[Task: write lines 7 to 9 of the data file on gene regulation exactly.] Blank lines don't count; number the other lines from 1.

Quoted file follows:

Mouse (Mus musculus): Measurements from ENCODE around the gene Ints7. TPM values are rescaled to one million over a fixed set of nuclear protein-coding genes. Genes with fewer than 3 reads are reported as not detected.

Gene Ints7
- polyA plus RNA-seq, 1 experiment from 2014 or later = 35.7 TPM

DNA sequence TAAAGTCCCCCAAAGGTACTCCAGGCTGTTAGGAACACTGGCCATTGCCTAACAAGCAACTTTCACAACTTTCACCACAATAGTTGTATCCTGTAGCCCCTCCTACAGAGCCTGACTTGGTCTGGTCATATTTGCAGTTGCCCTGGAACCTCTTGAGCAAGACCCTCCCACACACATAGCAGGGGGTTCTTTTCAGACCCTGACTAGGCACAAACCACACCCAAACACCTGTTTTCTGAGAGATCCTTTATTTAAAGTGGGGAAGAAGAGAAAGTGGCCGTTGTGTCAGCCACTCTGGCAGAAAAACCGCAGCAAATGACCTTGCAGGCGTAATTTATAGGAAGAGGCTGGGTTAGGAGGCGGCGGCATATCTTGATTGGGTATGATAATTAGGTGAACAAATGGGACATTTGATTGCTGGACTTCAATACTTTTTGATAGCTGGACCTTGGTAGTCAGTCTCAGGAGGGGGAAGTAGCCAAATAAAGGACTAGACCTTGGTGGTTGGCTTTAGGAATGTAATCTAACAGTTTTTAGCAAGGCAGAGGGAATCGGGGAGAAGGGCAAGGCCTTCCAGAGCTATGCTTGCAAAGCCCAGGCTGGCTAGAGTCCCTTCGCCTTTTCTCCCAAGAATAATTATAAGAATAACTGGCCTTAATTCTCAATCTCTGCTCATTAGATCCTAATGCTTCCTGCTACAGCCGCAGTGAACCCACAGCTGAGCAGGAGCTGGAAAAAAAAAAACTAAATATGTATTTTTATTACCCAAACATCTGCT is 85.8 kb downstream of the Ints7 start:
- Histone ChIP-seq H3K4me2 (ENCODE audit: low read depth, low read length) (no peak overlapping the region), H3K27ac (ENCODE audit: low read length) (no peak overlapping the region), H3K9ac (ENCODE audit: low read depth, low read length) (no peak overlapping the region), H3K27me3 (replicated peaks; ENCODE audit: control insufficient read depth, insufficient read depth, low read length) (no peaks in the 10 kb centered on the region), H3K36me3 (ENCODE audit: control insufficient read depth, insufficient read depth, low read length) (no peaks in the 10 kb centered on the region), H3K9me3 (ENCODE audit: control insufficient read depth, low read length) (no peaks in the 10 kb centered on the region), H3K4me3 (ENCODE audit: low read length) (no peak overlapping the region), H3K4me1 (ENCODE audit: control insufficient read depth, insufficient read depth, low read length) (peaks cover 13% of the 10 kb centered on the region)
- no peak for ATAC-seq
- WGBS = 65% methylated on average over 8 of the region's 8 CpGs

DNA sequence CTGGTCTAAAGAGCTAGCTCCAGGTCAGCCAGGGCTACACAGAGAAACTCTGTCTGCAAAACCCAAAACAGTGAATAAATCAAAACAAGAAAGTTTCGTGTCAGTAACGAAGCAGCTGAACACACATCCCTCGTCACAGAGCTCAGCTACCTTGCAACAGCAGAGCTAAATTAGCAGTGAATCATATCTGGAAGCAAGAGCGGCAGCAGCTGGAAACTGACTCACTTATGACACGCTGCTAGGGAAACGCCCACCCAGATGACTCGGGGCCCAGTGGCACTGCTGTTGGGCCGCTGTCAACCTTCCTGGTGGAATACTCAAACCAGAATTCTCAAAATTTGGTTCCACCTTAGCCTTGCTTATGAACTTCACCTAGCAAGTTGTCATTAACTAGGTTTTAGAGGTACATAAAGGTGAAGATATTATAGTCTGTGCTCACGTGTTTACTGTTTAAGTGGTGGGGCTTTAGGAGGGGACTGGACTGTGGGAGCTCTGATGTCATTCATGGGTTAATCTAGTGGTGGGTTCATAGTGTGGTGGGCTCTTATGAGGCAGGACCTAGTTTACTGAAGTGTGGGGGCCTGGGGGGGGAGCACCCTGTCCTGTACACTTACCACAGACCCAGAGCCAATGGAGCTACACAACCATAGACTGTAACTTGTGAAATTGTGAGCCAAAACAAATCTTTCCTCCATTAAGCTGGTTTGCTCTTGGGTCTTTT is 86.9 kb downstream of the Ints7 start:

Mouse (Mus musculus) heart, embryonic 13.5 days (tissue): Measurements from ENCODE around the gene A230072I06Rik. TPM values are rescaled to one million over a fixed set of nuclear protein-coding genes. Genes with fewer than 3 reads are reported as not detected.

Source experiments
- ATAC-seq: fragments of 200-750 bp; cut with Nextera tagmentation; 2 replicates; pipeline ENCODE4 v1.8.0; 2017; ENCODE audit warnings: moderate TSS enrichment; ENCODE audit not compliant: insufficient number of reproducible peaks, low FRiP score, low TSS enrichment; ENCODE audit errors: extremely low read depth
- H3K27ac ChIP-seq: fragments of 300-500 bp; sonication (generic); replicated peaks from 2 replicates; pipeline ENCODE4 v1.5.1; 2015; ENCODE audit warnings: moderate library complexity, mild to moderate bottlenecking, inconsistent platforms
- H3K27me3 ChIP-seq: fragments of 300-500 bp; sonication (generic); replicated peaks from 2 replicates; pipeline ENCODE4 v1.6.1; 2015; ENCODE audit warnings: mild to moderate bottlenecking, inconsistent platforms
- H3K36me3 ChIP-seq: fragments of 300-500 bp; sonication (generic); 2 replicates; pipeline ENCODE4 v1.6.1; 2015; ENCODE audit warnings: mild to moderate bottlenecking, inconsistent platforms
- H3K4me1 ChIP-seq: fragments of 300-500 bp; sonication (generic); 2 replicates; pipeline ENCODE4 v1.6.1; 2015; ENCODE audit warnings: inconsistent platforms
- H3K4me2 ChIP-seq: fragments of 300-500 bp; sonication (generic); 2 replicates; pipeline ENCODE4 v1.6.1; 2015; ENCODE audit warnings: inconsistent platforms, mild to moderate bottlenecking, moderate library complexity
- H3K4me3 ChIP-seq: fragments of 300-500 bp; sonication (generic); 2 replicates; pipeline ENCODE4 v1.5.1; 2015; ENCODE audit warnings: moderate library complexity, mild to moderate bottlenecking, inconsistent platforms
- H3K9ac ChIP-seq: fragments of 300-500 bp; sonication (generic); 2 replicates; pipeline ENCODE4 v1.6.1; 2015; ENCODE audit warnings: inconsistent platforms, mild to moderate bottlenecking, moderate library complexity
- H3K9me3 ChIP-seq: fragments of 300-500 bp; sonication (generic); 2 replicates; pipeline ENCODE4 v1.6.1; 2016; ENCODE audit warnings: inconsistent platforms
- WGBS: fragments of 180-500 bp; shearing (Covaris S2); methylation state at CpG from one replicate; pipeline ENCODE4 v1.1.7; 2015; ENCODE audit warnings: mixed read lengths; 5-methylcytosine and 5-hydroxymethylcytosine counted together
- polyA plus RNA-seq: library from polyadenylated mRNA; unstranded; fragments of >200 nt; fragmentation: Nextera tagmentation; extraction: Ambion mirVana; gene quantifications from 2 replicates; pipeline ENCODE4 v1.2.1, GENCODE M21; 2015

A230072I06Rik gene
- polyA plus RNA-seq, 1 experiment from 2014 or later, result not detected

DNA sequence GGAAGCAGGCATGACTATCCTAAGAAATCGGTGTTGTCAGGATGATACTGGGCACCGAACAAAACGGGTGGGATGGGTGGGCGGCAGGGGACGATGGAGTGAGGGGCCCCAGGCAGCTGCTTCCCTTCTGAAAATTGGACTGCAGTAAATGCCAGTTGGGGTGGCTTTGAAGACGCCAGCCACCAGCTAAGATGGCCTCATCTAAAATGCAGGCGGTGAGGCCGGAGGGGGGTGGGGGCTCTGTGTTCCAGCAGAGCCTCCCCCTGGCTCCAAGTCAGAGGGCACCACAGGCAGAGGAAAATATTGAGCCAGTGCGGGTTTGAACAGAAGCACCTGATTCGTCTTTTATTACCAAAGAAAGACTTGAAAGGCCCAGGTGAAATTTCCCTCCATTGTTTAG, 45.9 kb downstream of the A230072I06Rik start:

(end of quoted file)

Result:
- WGBS = 65% methylated on average over 8 of the region's 8 CpGs

DNA sequence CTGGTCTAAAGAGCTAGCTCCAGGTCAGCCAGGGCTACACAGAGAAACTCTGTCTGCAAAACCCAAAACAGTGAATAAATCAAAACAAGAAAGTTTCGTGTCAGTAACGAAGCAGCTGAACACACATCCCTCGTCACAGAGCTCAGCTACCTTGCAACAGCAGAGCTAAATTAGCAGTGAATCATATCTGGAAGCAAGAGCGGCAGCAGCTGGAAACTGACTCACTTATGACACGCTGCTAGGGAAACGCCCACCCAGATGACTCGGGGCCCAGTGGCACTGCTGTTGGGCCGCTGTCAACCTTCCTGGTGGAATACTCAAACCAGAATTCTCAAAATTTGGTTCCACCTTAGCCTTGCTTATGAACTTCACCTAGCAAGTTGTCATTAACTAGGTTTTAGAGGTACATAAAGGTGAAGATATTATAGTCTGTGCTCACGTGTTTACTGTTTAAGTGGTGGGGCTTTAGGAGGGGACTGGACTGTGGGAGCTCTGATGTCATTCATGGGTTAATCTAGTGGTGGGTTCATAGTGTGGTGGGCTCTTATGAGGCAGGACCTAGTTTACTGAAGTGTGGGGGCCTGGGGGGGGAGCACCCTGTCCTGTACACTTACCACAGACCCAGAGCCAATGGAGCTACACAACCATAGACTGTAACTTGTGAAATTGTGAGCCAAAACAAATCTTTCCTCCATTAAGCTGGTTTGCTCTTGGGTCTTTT is 86.9 kb downstream of the Ints7 start:

Mouse (Mus musculus) heart, embryonic 13.5 days (tissue): Measurements from ENCODE around the gene A230072I06Rik. TPM values are rescaled to one million over a fixed set of nuclear protein-coding genes. Genes with fewer than 3 reads are reported as not detected.